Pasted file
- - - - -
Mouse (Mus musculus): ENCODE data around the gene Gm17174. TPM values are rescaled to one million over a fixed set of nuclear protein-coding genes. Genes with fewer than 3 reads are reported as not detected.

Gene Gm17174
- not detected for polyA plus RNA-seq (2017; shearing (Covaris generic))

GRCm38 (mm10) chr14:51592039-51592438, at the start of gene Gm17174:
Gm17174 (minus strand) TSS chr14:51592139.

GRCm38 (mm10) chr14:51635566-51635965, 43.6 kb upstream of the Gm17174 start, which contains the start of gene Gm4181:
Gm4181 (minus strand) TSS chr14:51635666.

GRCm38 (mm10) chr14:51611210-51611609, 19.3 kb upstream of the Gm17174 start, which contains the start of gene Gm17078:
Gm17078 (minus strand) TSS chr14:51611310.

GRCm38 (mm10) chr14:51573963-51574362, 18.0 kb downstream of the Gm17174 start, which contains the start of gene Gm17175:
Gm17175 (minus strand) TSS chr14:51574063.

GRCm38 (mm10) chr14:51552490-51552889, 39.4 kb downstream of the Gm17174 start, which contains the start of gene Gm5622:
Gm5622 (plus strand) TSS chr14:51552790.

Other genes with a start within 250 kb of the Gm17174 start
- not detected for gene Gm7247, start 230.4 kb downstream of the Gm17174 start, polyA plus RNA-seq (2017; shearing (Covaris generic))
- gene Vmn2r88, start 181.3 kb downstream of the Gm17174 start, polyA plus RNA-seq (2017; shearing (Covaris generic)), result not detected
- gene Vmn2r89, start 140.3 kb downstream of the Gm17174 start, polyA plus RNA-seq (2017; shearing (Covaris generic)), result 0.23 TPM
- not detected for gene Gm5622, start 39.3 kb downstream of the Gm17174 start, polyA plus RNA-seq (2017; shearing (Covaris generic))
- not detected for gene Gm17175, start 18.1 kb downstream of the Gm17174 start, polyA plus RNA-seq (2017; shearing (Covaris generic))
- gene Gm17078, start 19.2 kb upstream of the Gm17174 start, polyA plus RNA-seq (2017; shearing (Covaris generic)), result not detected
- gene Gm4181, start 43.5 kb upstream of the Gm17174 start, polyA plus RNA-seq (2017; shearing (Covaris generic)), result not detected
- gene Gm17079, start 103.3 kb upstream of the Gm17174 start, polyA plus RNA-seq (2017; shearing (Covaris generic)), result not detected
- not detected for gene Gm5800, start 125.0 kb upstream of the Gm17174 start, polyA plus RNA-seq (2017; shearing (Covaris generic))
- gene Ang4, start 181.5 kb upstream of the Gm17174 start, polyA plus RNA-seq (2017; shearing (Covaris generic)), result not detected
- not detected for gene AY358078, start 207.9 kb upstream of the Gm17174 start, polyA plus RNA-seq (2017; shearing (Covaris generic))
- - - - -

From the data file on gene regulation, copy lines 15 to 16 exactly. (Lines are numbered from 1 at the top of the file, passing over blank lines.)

- not detected for gene Gm7247, start 230.4 kb downstream of the Gm17174 start, polyA plus RNA-seq (2017; shearing (Covaris generic))
- gene Vmn2r88, start 181.3 kb downstream of the Gm17174 start, polyA plus RNA-seq (2017; shearing (Covaris generic)), result not detected